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Ledi Sayadaw U Ñanadhaja was an influential Theravada Buddhist monk. He was recognized from a young age as being developed in both the theory and practice of Buddhism and so was revered as being both scholarly and saintly. He wrote many books on Dhamma in Burmese and these were accessible even to a serious lay person, hence he was responsible for spreading Dhamma to all levels of society and reviving the traditional practice of vipassana meditation, making it more available for renunciates and lay people alike.
Ledi Sayadaw learned the technique of Vipassana which had remained being taught in the caves of the Sagaing Hills, which was honeycombed with meditation caves and dotted with forest monasteries. It is just as likely that prior to the eighteenth century in Burma, as elsewhere in the Theravāda world, it was generally believed that it was no longer possible to attain enlightenment and hence nibbāna through vipassanā or any other means during the present age.
Ledi's lineage comes from this line, whereby his main teacher was King Mindon’s royal minister U Hpo Hlaing (1830–1883), who was notable for his avid interest in western science and eﬀorts to reconcile this new perspective with abhidhamma. This synthetic approach was passed on to his protégé, the scholar-monk, U Nyana, who later became famous as Ledi Sayadaw, arguably the most signiﬁcant promoter of vipassanā in the modern period.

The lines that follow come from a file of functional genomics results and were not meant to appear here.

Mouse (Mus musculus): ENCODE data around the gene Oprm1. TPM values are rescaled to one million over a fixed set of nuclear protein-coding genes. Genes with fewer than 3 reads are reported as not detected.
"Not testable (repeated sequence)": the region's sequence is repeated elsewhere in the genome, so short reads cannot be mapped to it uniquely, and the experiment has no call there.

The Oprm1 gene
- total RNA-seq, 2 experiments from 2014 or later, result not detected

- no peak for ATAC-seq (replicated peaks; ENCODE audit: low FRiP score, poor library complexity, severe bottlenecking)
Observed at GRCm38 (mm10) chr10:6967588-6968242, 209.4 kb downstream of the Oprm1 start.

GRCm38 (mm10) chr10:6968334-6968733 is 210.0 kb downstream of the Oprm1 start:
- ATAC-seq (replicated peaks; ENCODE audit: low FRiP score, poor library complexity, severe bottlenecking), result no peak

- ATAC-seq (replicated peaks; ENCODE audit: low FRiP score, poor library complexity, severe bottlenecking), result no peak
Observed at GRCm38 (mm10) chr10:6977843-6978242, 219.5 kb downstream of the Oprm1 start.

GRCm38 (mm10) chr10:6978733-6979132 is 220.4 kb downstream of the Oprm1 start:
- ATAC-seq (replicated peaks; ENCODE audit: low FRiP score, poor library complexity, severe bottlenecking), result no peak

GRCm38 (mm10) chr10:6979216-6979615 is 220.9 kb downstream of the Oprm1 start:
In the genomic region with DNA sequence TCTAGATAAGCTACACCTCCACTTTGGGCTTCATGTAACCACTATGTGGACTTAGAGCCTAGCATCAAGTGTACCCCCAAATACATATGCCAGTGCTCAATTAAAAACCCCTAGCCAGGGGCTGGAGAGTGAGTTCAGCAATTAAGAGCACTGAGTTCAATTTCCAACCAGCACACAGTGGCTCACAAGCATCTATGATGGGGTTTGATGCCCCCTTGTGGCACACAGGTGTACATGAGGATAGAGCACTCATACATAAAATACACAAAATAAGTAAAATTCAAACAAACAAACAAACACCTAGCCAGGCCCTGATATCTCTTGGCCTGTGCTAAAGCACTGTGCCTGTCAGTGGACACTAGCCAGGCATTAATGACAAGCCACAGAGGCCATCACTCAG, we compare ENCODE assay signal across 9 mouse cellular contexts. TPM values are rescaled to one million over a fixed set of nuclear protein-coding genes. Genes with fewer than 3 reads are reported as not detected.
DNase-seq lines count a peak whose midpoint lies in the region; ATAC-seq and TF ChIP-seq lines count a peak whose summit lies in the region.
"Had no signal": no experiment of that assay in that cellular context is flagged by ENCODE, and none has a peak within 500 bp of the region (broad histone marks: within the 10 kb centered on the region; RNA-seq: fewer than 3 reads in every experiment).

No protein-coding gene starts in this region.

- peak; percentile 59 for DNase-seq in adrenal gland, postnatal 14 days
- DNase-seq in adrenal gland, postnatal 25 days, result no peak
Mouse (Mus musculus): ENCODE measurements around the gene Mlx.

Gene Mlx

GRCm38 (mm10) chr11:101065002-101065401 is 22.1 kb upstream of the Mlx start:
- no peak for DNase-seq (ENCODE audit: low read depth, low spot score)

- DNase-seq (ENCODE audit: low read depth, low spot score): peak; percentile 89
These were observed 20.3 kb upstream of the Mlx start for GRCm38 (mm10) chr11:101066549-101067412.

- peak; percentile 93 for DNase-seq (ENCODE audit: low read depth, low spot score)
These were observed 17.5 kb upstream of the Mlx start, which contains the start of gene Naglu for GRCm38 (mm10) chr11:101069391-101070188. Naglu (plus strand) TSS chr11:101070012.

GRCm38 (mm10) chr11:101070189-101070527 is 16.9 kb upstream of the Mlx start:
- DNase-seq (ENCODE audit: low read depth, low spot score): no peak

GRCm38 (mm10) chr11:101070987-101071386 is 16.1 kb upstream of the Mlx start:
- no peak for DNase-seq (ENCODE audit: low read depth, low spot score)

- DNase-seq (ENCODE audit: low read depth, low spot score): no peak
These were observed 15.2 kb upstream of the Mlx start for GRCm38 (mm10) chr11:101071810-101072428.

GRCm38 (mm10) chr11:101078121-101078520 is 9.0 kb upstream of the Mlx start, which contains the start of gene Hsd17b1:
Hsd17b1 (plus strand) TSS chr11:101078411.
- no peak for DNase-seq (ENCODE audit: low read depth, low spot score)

After mastering the Vipassana technique, he began to teach it to others. His vihara (monastery) was in Ledi village near the town of Monywa. There he meditated most of the time and taught the other bhikkhus. Among Ledi's disciples, Theik-cha-daung Sayadaw(1871-1931) and Mohnyin Sayadaw(1872-1964) are well-known. Theik-cha-daung Sayadaw taught the layman Saya Thetgyi, who would go on to receive training from Ledi himself.
In addition to this most important aspect of his teaching, his concise, clear and extensive scholarly work served to clarify the experiential aspect of Dhamma. Many of his works are still available, including in English through the Buddhist Publication Society.